Since my post asking for all of your suggestions, I failed to mention one of the major milestones of my second trimester a couple of weeks ago- Josh and I met up for a Shakira concert at the Boston Garden! Shakira, I know, but I am not ashamed to admit that I love Shakira's music with a fiery passion. I have been listening to her for years and years and years, having picked up her music on one of my many visits to Buenos Aires in high school and college. I think her music is intertwined in my mind with wonderful outings with cousins and friends, and freedom to explore a city that is foreign but feels like home at the same time.

Attending her concert and hearing the songs I've been singing for years in person was a fabulous gift, and she played all of my favorite songs, even one of those random ones that I simply adore but was never a top hit. Josh and I danced so much standing in our seats and in the aisles that for days afterwards my heels were bruised a dark black and blue. I worried a bit about the baby's hearing since some of her songs are very loud, especially her newest hit with Wyclef Jean, but the baby seemed content to dance along with me via the womb. I've thrown her CD in a few times since then, and baby kicks along with my singing, so either he or she likes the music, or is adamantly asking me to STOP.

But again, thank you for all your tips! I am feeling much more relaxed about the whole registry thing, and I'm confident that I won't start crying when they hand me the clicker!

Thursday, September 14, 2006

holy reflux, batman

People kept warning me that along with closeness to your due date, the third trimester also delivers lovely gifts such as heartburn and acid reflux.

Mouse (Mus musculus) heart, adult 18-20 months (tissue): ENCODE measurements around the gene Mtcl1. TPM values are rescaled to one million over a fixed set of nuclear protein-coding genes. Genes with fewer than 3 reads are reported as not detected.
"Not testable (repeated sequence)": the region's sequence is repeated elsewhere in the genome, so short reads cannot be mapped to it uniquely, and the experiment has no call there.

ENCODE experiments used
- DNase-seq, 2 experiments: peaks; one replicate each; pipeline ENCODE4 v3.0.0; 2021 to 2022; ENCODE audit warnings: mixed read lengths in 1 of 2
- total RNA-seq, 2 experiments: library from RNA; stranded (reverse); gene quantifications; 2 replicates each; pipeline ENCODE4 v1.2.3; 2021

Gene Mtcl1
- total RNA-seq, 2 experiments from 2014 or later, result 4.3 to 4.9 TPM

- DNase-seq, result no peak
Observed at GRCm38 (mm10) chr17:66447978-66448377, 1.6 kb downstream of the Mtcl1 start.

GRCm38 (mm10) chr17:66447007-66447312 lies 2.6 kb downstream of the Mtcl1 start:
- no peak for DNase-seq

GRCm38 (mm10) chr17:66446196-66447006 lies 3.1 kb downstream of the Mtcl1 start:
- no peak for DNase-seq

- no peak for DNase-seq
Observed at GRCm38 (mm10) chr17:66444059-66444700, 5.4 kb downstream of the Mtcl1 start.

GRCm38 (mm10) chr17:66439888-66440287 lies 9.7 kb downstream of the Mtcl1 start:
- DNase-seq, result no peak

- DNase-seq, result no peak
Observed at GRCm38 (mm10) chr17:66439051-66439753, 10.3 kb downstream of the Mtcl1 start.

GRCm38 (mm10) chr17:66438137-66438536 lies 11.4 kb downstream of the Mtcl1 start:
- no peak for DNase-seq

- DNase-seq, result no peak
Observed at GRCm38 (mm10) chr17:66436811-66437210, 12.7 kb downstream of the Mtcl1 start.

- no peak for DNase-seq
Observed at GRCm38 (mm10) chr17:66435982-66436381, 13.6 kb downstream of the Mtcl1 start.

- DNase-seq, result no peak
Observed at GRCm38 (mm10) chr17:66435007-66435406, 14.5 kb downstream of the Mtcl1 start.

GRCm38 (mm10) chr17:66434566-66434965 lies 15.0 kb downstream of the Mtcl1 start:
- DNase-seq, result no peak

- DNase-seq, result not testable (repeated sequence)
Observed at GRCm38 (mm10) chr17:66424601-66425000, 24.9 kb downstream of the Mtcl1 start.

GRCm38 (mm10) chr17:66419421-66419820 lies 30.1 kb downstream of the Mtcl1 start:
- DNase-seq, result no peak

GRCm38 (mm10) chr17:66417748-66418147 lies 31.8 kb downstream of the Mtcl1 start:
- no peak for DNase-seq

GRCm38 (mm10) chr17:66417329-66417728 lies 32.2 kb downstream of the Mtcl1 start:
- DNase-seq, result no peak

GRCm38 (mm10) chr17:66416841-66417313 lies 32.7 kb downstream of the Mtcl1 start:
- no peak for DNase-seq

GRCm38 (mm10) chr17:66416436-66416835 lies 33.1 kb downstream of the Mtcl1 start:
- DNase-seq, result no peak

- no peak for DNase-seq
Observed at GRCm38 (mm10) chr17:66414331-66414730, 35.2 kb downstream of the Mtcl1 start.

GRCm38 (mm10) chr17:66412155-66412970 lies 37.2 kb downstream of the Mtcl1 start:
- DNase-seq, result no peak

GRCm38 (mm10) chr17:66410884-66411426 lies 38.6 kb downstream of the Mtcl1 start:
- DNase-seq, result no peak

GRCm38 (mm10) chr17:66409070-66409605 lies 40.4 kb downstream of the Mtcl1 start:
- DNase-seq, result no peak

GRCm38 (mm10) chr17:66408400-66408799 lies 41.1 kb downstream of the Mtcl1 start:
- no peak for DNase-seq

I didn't actually realize that by acid reflux you meant "clawing at your chest, having to get up at 4am because your esophagus is being burned from the inside, uncontrollable burping all day at work, can't drink decaf coffee anymore" type of acid reflux.

It's been lovely, really.

I'd had a few instances of heartburn before last night, but this was just ridiculous. I'm hoping that this will not be a regular occurrence, and I plan on using Dr. Google to let me know what types of foods I should avoid and whether I should try getting up or drinking milk, or what I can possible try the next time I am unable to lie down because of the burning.

Advice? It was just the one time, right? It isn't going to happen again? Because holy reflux, I am only 25 weeks! There are (hopefully) a lot of weeks to go!

Tuesday, September 12, 2006

baby scares

I guess no pregnancy can be totally perfect, and maybe every baby has to give you a bit of a scare before he or she is born. This Sunday, as we were leaving to run errands like picking up paint samples and looking at cribs, I began having stabbing abdominal pains. At first, I wasn't concerned, but simply followed the advice of all my pregnancy books and drank a glass of water, put my feet up, tried lying on my left side, but nothing helped.

The pains got worse, until I couldn't stand up straight and Josh was begging me to call the emergency line at my Ob/Gyn. We finally got through to the doctor on call at the hospital, when she proceeded to further scare me to death by telling me that she was concerned that I was either in early labor or had appendicitis and wanted me to go straight to labor and delivery. The pains were radiating downward, starting at about an inch to the right of my belly button and a couple of inches down. Walking or touching the area made the pains worse.